Simply put, a flashlight is a handheld portable lighting device. It puts photons where you point and may even be mounted on a weapon.
A tactical flashlight, on the other hand, has a greater lumen and candela output than an ordinary flashlight. They are usually smaller and much more powerful than what you may think of as a traditional flashlight and are meant to take a fair amount of abuse.
Materials and features
One of the requirements of a good flashlight is its ability to withstand harsh conditions. Most handhelds in use today are constructed of aluminum or Nylon 6, a knurling of some sort on the body, and have a rear click switch that offers constant on and momentary modes. A parabolic reflector allows for a beam pattern that produces a bright hotspot for distance and noticeable side spill to illuminate a large peripheral area. Quality flashlights will use a white LED and measure their light emissions through Kelvin (K). A rating of 5000K is equivalent to direct sunlight and is optimum when bright illumination is needed. A more detailed explanation of the Kelvin color temperature can be found here.
Lumens and Candela
Lumens are a measurement that tells you the total amount of light emitting from the LED. It is important to note that the lumen number does not correlate to what you may see at a distance from the focused beam once the LED is placed into a reflector or any other type of optic. Candela can be described as the amount of light that is emitted in a certain direction. Typical modern flashlights use a parabolic reflector but there are many other types of optics that may be used such as Fresnel lens, convex lens, or Total Internal Reflection (TIR) lens. Modern high-performance flashlights usually have a lumen measurement from 500 to 1000 lumens and a candela from 25,000 all the way up to 60,000 or higher while utility flashlights have brightness levels anywhere from 25 to 100 lumens and very low candela.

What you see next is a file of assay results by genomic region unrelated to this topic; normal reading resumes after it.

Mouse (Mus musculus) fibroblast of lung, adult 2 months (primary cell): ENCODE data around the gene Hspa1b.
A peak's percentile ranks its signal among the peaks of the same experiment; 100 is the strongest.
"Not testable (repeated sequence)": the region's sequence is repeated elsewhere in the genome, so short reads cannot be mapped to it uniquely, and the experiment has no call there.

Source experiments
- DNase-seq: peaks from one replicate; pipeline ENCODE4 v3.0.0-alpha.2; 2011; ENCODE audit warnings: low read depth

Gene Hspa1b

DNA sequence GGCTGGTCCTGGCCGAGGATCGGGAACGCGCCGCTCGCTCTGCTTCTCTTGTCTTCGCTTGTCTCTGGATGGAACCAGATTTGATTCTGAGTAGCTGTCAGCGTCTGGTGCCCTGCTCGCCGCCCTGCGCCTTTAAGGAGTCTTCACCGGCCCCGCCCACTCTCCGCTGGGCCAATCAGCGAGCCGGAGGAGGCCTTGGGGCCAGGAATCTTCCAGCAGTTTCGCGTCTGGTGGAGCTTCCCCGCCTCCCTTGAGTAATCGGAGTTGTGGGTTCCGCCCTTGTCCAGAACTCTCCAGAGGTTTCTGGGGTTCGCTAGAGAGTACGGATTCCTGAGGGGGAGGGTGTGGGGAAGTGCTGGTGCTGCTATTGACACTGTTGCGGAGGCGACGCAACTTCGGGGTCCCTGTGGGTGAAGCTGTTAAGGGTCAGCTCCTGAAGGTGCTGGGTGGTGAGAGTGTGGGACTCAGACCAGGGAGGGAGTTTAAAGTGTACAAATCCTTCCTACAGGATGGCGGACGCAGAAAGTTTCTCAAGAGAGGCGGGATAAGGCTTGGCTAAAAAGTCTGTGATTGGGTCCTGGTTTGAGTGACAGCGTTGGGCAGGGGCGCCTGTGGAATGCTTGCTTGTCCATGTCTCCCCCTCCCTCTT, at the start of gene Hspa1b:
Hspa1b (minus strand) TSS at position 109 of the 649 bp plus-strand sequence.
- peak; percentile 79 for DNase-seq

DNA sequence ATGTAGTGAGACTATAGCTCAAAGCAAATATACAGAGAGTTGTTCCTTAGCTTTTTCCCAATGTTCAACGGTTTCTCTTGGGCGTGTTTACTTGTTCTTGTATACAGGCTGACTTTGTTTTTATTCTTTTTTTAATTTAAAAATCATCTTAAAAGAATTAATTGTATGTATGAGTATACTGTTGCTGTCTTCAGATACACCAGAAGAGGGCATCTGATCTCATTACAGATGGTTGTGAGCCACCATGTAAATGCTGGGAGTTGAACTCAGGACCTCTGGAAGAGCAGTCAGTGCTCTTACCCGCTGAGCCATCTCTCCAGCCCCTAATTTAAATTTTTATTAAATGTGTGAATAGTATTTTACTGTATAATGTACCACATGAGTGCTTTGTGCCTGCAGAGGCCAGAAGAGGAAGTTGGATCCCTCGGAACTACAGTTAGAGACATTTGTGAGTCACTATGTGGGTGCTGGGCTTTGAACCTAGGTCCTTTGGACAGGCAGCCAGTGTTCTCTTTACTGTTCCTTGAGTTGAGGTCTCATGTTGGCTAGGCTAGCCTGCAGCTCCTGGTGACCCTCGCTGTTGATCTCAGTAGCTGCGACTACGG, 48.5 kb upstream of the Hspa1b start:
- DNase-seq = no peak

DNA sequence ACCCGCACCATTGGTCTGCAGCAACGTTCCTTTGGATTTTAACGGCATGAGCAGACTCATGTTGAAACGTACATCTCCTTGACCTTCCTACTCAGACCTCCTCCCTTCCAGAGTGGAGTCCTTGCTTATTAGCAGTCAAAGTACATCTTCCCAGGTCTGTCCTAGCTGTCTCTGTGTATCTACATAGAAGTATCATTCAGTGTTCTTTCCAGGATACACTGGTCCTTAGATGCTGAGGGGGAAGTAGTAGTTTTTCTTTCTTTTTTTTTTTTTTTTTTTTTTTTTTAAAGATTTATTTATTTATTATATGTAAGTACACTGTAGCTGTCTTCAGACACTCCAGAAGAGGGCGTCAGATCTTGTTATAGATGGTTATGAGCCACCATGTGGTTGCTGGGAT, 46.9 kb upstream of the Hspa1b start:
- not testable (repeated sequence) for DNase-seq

Batteries and battery life
Lights producing a high number of lumens require CR 123a or rechargeable Lithium-Ion batteries, which are more efficient at delivering energy than a typical AA or other alkaline battery. However, because of the power consumption a high-powered flashlight uses they may only last up to 2 hours on its highest settings. In contrast, a regular flashlight which typically only has an on-off switch, can usually last ten hours or longer on regular alkaline batteries.
Professional grade flashlights typically have IP (Ingress Protection) ratings, which indicate how well-protected a device is from water and in some cases, it defines how impervious it is to solid objects such as dust. Ingress Protection ratings begin with the letters IP followed by one or two numbers. The first number tells you the level of ingress of a solid object and the second letter dictates how impervious it is to water. Some flashlights may even have an IP68, which is highest IP rating for both dust and water resistance. A more detailed explanation of IP ratings can be found here
Besides Law Enforcement, Military, and armed citizens, tactical flashlights are usually seen in the hands of search and rescue workers, survivalists, mechanics, outdoorsmen and others who value their high intensity beams and ruggedness. The once rare tactical light is so commonplace and affordable today that it has by and large taken the place of the regular flashlight for home use. This is especially true because most will not bother buying low-lumen flashlights simply because everyone has phones that do just as good of a job as a regular non-tactical flashlight from just a few years ago. Many tactical lights on the market today are equipped with the strobe function, which is meant for either signaling or self-defense, something the designers of typical flashlights are not concerned about.